Osmosis (Chapter 6: Membrane Structure and Function)

Osmosis is one of the many biological processes that happen in our cells every day that people learn about in school and then forget. On top of that; osmosis is a vital process in our bodies that constantly takes in fresh water for the cells to use and takes out the excess water caused by respiration. So what exactly is osmosis? Well, the definition is the movement of water, through a selectively permeable membrane, to the higher concentration of solutes.

However that is a mouthful, and in able to actually understand the definition, we can break it down into three sections. The first and easiest section is “the movement of water”. Obviously that is the flow of water. However the term water is critical to the definition. If the water were to be replaced with grape soda or any other liquid, then that would not be osmosis. The second part is “through a selectively permeable membrane”. A selectively permeable (also known as semi-permeable) membrane is a special type of membrane that allows only small molecules, like water, to enter the cell on their own. Our cells’ plasma membranes are selectively permeable, and, not just our cells, but every cell that exists on Earth has a selectively permeable plasma membrane. The last part is “to the higher concentration of solutes”. Well, a solute is any substance that can dissolve in a certain liquid. That liquid is called a solvent. In the case of osmosis, the solvent is water. Two common solutes are sugar and salt. The water would flow through that selectively permeable membrane to the higher concentration, or where there are more of, solutes.

Now here is an example of osmosis; take a thistle tube (which looks like a fish bowl with a narrow, hollow tube sticking out of the bottom). The broad end of the tube is covered with a selectively permeable membrane, and (gently) dunked broad-end first in a bucket of water. This thistle tube that was just dunked had previously been filled with a small amount of water and solute. Over an extended period of time (most classroom experiments can have results seen overnight, however some other experiments may take longer), the water in the bucket will flow through the membrane and to where the solutes are at their highest concentration, which, since the bucket contains no solutes, is inside the thistle tube. At some point, the osmotic pressure (minimum amount of pressure to prevent water from moving through the membrane) will be reached, and the water levels will stop rising.

There are also real-life examples of osmosis as well. One example has to do with plant cells. Plant cells live in hypotonic conditions, or, conditions in which there are more solutes inside the cell than outside. So the water flows into the plant cells. In order to cope with this, there is a special organelle in plants called a vacuole that expands when there is a surplus of water caused by osmosis. As a result, the cell expands and the outer membrane pushes against the cell wall, which creates tugor pressure. This pressure keeps plants from wilting until the vacuole shrinks (along with the cell), and at that point in which the plant needs water.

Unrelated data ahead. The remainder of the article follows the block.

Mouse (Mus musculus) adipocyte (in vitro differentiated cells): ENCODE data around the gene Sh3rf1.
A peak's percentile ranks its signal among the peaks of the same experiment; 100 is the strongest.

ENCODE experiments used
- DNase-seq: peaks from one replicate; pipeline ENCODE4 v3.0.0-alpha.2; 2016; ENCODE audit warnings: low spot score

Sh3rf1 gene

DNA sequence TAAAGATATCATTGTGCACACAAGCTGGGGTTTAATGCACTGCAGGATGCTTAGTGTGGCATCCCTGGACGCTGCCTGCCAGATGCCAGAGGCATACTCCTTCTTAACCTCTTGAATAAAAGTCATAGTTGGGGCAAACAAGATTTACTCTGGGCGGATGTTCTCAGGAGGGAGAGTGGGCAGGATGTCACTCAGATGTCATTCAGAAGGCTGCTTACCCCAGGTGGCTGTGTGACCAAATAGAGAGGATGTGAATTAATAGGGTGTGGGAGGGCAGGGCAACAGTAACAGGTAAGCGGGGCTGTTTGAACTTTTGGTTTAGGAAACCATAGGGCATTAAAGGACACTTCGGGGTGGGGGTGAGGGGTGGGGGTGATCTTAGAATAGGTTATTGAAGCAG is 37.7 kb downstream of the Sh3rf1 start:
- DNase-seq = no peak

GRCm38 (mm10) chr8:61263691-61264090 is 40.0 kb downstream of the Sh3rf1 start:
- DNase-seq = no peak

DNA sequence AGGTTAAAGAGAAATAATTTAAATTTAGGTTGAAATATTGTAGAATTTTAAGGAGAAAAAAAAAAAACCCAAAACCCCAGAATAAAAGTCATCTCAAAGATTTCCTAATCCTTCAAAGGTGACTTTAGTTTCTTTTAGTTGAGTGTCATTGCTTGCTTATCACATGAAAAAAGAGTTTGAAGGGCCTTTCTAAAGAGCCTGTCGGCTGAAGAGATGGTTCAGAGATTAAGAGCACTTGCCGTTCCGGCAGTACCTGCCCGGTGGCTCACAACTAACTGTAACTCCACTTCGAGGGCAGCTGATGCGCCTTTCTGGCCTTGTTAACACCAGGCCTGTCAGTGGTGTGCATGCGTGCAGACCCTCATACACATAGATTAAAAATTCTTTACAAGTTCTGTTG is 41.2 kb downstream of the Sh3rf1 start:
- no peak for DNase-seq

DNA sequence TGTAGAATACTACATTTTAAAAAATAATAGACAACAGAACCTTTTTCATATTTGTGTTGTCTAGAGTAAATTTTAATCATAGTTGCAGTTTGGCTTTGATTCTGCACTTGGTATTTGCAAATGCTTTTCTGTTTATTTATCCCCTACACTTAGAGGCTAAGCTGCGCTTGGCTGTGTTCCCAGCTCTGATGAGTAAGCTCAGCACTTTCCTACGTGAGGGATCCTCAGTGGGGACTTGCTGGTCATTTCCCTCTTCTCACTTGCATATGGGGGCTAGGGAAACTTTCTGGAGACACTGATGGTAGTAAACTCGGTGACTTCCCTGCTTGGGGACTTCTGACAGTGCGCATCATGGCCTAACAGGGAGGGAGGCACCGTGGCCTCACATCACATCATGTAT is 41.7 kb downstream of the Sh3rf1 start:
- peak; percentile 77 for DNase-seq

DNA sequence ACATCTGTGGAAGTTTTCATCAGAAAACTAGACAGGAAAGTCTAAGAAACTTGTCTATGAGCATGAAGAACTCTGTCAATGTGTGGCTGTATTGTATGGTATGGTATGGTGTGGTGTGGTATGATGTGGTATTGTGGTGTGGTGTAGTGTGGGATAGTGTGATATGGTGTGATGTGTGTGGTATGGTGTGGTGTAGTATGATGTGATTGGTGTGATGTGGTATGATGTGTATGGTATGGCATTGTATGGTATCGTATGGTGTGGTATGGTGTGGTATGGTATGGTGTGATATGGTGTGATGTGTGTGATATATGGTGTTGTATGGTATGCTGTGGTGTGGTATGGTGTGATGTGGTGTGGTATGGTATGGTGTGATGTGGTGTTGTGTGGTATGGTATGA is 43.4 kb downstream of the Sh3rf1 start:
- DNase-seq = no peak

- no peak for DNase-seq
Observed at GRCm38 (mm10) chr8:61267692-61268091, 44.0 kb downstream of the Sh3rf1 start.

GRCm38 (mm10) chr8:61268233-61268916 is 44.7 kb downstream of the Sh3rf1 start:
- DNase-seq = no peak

Another example of osmosis can be seen in the ocean. Fish that live in the ocean live in a hypertonic environment. Simply the opposite of a hypotonic environment, a hypertonic environment is one where there is more solute outside the cell than inside. Ideally, the fish’s cells would simply shrink and dehydrate, but that doesn’t happen. In reality the fish’s cells stay at their normal size, due to the fish’s gills, which expel salt from the bloodstream, which keeps the fish’s cells in an isotonic environment. In an isotonic environment, the amount of solute inside and outside of the cell is equal, resulting in a constant flow of water through the cells. Fresh water keeps coming in, and excess water caused by respiration keeps coming out. All animal and human cells need to be in an isotonic environment to survive so there is just the right amount of water in the cell.

To demonstrate why our cells need to be in an isotonic environment, scientists have done experiments on red blood cells by placing some in three different solutions. One was hypotonic, another was hypertonic, and the last was isotonic. The cells in the hypotonic solution swelled up until the point of simply bursting, while the cells in the hypertonic solution shriveled up and dehydrated. The last cells were in an isotonic solution, and thus remained the same. This shows that one small, seemingly insignificant change can be catastrophic to life.

In conclusion, osmosis is the flow of water, through a selectively permeable membrane to the higher concentration of solutes. This definition was broken down into three sections, which were further explained in order to fully grasp the definition as something a bit more than a handful of words. After all, without knowing the definition of osmosis it would be difficult to understand the essay. This definition was followed by a laboratory example involving a thistle tube, which showed how the water flowed to the higher concentration of solutes until the osmotic pressure was reached, preventing any more water from coming in. Then came two real-life examples which introduced the terms hypotonic, hypertonic, and isotonic, which then led to showing why animals, and people, need their cells to live in an isotonic environment, or else the cells would die. If osmosis didn’t exist, life, as we know it, wouldn’t exist either.

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